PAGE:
Huntington VT – The Wrap Up

So we arrived home on a lovely evening and began the great unpack. Today it’s raining, again.
The rest of our trip home was completely uneventful, thank goodness. All in all we travelled ten thousand miles in four weeks. You should also note that the actual drive was spread over only 19 days of those four weeks. If anyone wants to emulate our trip, plan to do it in six weeks or more. All in all we passed through 26 states and one Canadian province.
Here is our long list of stats, for those who are into such things:
Cheapest Gas: $2.36 in Shelby, IA
Most Expensive: $3.20 Tehachapi, CA
Hottest day: 111 degrees in the Mojave Desert
Coldest: that 40 degree night in Keystone South Dakota
Flattest place: The Texas Panhandle
Most Mountainous: Colorado, near Leadville
Tackiest State: Tennessee, Nashville specifically
Classiest State: New Mexico
Most Beautiful: Colorado
Best Cuisine: Santa Fe with New Orleans as a close second
Best Campground: Rancheros De Santa Fe, Santa Fe NM
Worst Campground: Dallas/Forth Worth KOA in Arlington, TX
Longest Driving Day: Arlington TX to Santa Fe, NM (630 miles, 10.5 hours)
Shortest: San Rafael, CA to Atascadero, a cakewalk
Best Shopping: the Native Artisans outside the Palace of the Governors, Santa Fe NM
Best License Plate: Arizona (picture of a cactus and a hill)
Most states passed through in a day: Four (Tennessee, Alabama, Mississippi, and Louisana)
Weirdest Town Names: No Name, CO; Kickapoo, IL; Beowawe, NV; Loveland IA; Minihaha, SD; Smartsburg, IN
Weirdest Street Name: Zzyzx Road, somewhere in CA
Best Ice Cream: Jersey Junction, Grand Rapids MI; Close Second – Ghiradelli’s, San Francisco, CA; Third – Bali’s, San Luis Obispo, CA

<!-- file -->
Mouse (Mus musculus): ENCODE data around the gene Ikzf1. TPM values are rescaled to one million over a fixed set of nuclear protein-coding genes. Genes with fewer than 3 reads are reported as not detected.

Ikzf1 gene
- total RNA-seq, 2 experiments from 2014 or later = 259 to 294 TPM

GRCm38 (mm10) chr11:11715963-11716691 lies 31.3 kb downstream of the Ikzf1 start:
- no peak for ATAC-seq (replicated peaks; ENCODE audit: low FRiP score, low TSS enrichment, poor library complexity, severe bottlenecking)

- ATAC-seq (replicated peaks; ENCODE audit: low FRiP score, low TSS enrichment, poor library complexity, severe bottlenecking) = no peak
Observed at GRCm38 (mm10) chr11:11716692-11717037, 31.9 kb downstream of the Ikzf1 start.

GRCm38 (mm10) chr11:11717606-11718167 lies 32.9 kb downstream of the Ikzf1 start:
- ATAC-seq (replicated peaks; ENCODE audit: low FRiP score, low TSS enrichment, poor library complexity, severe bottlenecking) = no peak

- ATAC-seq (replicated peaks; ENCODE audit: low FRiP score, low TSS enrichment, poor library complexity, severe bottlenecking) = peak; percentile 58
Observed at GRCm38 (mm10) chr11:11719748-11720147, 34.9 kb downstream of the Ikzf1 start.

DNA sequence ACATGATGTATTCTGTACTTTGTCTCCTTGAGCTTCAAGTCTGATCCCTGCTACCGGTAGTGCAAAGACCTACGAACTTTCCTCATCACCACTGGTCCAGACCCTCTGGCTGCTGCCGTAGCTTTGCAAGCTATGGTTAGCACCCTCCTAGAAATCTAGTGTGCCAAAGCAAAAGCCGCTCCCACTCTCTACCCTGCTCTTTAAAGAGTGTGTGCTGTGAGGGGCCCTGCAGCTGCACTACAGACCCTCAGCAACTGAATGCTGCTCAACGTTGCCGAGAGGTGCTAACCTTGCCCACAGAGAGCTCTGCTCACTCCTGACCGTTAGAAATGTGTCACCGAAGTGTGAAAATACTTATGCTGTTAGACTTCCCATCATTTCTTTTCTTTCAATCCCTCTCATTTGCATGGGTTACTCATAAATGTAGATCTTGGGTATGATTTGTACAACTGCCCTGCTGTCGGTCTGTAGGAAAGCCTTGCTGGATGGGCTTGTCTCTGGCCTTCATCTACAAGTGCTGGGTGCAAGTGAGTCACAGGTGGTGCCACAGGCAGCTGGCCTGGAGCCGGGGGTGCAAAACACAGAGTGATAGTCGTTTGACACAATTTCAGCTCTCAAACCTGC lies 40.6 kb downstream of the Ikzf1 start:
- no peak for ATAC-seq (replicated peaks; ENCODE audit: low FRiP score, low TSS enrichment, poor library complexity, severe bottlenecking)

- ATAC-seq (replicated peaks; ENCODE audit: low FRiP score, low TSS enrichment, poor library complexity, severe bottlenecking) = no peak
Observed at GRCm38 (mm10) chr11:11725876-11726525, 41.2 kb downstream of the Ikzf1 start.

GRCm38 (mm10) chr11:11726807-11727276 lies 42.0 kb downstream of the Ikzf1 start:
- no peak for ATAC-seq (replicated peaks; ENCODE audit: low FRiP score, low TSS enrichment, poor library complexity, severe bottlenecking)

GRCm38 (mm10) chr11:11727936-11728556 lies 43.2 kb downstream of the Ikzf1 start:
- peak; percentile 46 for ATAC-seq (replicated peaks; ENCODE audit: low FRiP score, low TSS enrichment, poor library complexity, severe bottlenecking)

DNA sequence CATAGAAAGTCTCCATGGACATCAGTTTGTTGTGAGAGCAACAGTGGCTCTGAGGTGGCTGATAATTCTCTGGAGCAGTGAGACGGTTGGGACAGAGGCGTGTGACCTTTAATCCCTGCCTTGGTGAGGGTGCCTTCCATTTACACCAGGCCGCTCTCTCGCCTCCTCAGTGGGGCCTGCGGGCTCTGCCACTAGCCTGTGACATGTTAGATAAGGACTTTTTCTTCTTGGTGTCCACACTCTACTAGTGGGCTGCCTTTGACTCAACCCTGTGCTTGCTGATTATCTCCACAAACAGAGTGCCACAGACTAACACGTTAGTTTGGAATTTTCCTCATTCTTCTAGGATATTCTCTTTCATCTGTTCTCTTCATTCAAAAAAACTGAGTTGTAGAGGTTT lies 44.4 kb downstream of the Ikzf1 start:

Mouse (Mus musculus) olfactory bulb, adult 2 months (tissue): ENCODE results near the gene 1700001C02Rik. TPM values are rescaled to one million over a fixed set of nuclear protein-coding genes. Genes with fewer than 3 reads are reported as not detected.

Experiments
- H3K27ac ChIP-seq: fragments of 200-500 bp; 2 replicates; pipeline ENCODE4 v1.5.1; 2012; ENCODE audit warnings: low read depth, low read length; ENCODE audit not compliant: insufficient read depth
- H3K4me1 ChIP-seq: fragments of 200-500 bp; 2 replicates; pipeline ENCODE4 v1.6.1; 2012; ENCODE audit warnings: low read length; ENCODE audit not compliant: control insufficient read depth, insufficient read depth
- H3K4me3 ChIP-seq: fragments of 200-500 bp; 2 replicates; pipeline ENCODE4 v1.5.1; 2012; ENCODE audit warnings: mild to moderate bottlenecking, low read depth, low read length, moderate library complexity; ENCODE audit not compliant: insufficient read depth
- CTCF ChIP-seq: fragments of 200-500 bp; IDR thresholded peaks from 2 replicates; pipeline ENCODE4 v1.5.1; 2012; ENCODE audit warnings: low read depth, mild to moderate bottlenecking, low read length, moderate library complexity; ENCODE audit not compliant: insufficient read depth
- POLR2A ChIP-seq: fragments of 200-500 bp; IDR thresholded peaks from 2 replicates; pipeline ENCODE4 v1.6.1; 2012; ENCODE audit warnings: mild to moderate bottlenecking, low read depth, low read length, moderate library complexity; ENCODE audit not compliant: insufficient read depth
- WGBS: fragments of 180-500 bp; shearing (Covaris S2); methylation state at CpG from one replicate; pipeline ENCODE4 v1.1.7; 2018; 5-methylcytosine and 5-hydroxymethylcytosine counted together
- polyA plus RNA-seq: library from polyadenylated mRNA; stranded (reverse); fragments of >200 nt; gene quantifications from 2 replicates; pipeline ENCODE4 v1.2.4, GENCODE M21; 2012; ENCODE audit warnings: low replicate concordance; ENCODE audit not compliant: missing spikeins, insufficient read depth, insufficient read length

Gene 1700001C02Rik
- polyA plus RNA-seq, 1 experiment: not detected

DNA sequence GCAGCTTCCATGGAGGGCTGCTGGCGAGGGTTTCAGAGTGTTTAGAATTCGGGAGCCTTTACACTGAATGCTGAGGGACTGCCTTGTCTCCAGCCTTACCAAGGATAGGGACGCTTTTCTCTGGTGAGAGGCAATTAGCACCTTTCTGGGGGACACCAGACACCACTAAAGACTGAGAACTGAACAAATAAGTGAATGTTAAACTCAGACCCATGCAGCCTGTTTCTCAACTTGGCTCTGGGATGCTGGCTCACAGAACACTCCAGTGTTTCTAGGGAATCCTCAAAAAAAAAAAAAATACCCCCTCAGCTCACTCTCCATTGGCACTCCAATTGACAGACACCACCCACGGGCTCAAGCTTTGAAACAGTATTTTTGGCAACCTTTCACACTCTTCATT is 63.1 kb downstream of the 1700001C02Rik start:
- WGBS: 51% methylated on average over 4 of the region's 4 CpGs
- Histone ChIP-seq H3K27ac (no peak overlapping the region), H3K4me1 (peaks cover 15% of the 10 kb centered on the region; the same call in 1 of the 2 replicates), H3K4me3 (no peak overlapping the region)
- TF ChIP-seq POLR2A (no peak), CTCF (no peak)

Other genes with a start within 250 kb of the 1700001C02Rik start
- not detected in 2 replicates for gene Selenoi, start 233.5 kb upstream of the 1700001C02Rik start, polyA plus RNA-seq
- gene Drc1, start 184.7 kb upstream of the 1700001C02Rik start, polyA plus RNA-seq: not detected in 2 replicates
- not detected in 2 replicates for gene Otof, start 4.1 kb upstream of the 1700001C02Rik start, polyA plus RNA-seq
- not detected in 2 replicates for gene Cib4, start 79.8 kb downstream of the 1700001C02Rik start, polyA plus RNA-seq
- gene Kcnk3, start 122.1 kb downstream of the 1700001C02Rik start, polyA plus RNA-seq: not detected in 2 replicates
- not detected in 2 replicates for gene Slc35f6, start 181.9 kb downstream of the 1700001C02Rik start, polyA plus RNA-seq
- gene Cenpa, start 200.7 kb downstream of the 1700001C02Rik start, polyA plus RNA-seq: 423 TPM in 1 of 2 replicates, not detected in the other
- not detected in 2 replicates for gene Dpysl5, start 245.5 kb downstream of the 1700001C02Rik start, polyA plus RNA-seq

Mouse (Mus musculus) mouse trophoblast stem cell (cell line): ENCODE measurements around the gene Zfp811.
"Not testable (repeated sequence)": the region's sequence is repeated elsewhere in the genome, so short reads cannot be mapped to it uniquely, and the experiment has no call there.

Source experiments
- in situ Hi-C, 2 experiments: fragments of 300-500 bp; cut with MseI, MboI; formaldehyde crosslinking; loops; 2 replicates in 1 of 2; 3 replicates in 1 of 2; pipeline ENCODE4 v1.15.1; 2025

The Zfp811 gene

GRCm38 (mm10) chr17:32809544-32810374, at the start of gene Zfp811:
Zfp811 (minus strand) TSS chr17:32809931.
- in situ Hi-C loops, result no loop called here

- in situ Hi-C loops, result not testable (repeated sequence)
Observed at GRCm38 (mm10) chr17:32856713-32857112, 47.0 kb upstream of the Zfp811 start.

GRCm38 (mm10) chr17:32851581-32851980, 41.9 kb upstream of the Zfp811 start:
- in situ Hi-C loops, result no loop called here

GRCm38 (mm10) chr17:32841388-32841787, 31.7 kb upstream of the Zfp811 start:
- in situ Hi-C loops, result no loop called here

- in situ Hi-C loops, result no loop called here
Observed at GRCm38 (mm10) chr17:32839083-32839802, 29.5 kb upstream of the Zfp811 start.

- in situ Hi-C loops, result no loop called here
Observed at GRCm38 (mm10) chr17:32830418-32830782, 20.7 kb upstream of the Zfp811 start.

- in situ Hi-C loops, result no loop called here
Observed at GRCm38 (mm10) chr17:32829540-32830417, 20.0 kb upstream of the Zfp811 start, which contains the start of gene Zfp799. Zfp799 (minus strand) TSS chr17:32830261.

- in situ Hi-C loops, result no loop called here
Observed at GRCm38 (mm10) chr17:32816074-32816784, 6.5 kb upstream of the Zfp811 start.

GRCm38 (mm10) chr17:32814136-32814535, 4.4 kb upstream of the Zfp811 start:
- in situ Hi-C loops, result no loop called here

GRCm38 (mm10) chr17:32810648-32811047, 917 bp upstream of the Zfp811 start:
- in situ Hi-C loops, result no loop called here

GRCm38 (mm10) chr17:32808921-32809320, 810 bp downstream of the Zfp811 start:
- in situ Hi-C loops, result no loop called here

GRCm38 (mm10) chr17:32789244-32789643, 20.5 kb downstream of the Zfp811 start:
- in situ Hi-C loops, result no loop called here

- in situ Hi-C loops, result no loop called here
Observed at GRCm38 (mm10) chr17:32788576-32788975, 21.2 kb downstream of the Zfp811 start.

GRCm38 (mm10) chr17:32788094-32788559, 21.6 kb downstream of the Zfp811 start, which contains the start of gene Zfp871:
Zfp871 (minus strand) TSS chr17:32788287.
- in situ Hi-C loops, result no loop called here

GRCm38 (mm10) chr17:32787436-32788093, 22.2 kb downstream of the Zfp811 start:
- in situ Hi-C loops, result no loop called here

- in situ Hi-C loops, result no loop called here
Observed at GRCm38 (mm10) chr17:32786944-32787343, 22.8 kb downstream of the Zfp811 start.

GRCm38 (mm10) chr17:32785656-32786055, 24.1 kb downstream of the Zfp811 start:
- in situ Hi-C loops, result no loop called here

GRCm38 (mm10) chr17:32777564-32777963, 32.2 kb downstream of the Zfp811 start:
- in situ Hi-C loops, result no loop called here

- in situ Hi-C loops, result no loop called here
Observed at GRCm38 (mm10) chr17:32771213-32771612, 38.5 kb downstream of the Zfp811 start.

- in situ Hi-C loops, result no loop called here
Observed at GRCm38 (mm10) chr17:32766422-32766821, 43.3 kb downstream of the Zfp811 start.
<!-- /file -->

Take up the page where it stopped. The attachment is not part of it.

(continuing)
Highest Speed Limit: 80 MPH, Scipio, UT
Highest Elevations: Jacob Lake AZ (8500 ft), Leadville, CO (10,200 ft)
Lowest Elevation: New Orleans, LA (at or below sea level)
Traffic Jams: Las Vegas, NV; Iowa; Ontario, Canada
Total Rainy Days: Zero
Total Thunderstorms: Eight
Total Thunderstorms when Uncle Bryan was on the phone: three
Postcards Sent: 49
Traffic Tickets: Zero
Total spent on gas: $1458.69
What have we learned? We’ve seen that this continent is vast and varied and, for the most part full of a whole bunch of empty space. In Wyoming you can see for a hundred miles and all you can see in that hundred miles is power lines and Pronghorn antelope. We’ve seen cities so well designed and structured that you don’t even recognize that you’re in a city. We’ve seen cities knocked to their knees but in the process of rebuilding better, greener and more responsibly than ever before. And we’ve seen cities whose sole purpose appears to be to dazzle, overwhelm and ultimately demean. We’ve seen armadillos, sea otters, elephant seals, moose, pronghorns, wild horses and lots and lots of cattle. We’ve been roasted and frozen, blown about and rained on (but just a little).
Did we have a good time? All in all, absolutely yes. There were times of stress, a bit of fear every now and then, but for the most part we really enjoyed ourselves.
Would we do it again? Probably not. Our road tripping from this point forward is probably going to be in smaller chunks with the family airlifted into choice regions for lightning hiking raids into key areas.
From this point forward when asked “so have you seen such and such?”, chances are that all of us will be able to say “been there, and here’s the pictures.”

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Niagra Falls, NY – The Grand Finale